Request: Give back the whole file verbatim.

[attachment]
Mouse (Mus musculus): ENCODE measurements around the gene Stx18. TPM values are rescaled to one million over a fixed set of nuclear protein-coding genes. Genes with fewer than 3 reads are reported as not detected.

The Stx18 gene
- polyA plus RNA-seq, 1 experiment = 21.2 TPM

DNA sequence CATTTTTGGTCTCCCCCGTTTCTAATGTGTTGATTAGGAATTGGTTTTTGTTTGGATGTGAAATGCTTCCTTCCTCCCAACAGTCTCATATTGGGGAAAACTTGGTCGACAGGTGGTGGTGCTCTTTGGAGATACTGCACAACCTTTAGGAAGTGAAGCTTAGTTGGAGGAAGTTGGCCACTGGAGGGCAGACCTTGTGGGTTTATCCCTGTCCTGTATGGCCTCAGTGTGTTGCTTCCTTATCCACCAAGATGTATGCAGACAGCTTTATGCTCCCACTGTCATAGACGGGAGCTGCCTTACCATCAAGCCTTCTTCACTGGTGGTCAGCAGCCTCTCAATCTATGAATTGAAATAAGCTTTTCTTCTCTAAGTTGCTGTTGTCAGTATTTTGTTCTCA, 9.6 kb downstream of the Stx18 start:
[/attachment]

Mouse (Mus musculus): ENCODE measurements around the gene Stx18. TPM values are rescaled to one million over a fixed set of nuclear protein-coding genes. Genes with fewer than 3 reads are reported as not detected.

The Stx18 gene
- polyA plus RNA-seq, 1 experiment = 21.2 TPM

DNA sequence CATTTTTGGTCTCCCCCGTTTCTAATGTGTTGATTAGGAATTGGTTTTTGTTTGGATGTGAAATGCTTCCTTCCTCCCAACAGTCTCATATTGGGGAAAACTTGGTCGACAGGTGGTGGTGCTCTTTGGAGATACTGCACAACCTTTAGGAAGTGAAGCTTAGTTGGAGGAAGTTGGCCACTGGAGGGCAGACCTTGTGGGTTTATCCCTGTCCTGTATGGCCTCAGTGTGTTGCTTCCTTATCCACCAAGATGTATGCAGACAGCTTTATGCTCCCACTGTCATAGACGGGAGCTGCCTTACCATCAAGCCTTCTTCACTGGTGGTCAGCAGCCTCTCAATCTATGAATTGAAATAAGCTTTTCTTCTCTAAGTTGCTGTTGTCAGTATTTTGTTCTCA, 9.6 kb downstream of the Stx18 start: